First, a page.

I always thought it would be cool to have a script that:

    • Runs at night and creates PAR2 files for the data on your HD.
    • Occasionally verifies file integrity against the PAR2 files.

    With a system like this, you wouldn't have to worry about throwing away old backups for fear that some random bit error might have crept into your newer backups. Also, if you back up the PAR2 files together with your data, as your backup media gradually degrades with time, you could rescue the data and move it to new media before it was too late.

    Of course, at the filesystem level there is always error correction, but having experienced the occasional bit error, I'd like the extra security that having a PAR2 file around would provide. Also, filesystem-level error correction tends to happen silently and not give you any warning until it fails and your data is gone. So a user-level, user-adjustable redundancy feature that's portable across filesystems and uses a standard file format like PAR would be really useful.

  • by Firehed (942385) on Monday August 04, 2008 @01:53AM (#24462853) Homepage

    From what I've read and heard, ZFS is designed to pretty much be the last filesystem we'll ever need. I'm pretty sure they've considered hash collisions with regards to data integrity.

    Also consider that you probably won't need to reconstruct the entire sector, but only a few bits from it. If there was some sort of insane scenario where you had to reconstruct a complete 1GB block from a single MD5 hash... (ie, "here's an MD5 hash. Give me a sequence of 1073741824 bytes to make it") well it's technically possible, though the electric bill for your server farm may piss off more than a few treehuggers. On the other hand, if you had only a few bytes that needed repair, brute-force reconstruction, while still time-consuming, suddenly becomes more more feasible. I always wonder why I can't apply this kind of logic to torrents with that one file stuck at 99.98%...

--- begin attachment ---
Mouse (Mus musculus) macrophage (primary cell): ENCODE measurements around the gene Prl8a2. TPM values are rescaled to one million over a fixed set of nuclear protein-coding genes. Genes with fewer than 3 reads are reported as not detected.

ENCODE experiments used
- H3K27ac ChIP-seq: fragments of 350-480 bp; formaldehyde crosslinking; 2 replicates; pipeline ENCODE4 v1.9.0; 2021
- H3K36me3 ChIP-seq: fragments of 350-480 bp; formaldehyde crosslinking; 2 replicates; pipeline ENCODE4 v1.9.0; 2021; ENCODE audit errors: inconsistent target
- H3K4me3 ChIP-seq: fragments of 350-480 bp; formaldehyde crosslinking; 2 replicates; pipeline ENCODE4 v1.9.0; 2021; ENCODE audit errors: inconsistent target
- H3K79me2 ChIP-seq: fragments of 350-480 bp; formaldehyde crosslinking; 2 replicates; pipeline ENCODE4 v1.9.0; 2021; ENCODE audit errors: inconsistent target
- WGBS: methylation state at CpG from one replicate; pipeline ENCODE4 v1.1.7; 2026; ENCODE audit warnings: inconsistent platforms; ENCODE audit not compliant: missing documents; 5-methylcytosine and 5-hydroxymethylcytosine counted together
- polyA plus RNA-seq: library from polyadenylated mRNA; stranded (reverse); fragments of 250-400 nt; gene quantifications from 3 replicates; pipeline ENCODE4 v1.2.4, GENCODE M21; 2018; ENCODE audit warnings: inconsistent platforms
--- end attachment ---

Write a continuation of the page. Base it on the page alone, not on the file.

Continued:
I'm sure that kind of thing is largely irrelevant with ZFS as it's designed to be somewhat more efficient, but you get the point.

  • by femto (459605) on Monday August 04, 2008 @02:10AM (#24462939) Homepage
    Another view is that everything is a code in a noisy environment, so there is no way to talk about "the underlying device" as it itself is just another type of coding. Magnetic recording can be viewed as a way of encoding information onto the underlying (thermal) noisy matter. There is some very deep stuff happening in information theory. Let's take the empty universe as a noisy channel. Now every structure in the universe (including you and me) becomes information encoded over the empty universe. One gets the feeling that any "ultimate theory" won't be expressed in terms of forces and fields but some underlying, unifying, concept of information.
  • by billcopc (196330) <vrillco@yahoo.com> on Monday August 04, 2008 @05:11AM (#24463815) Homepage

    Reed-Solomon is ancient compared to par2.

    No, you're dumb. Par2 IS Reed-Solomon. Silly me to expect an AC to fact-check the most trivial subjects of a post.

    The procedure explained in TFA is basically adapting a different tool to behave more or less like single-file par2. That makes it redundant (in the /. sense, not the data-recovery sense).

    There is one thing I would love to see, and that's local disk checksumming. That's right, take a 500gb disk, chop it into slices and do RAID-5 on them as if they were individual spindles. It's been years since I've had a hard drive actually die on me, but I've seen bit-errors more often than I'd like. Having self-checking built into the filesystem (or low-level disk access) would help ensure 100% data integrity, and you could still do RAID-1 on top of it for safety.

  • by MagdJTK (1275470) on Monday August 04, 2008 @08:49AM (#24465075)
    Indeed. In fact, the code used for CDs can cope with 4000 consecutive bits being unreadable. Quite remarkable!
  • by Wowsers (1151731) on Monday August 04, 2008 @08:53AM (#24465137) Journal

    I loved my DAT (for audio) portable recorder, it employed Double-Reed-Solomon error correction, you would have to do some serious hammering to the side of the recorder to get the tape to "skip" in a way the error correction could not correct it and you'd hear it drop out, running and recording was NOT out of the question though.

    Now what do the consumers have for recorders - cr*ppy, cheap, nasty, low bitrate, overcompressed MP3 recorders. The recording industry killed off an excellent (but expensive) format to palm off rubbish compressed audio to the masses. (Proper PCM recorders are no different in price to the DAT decks).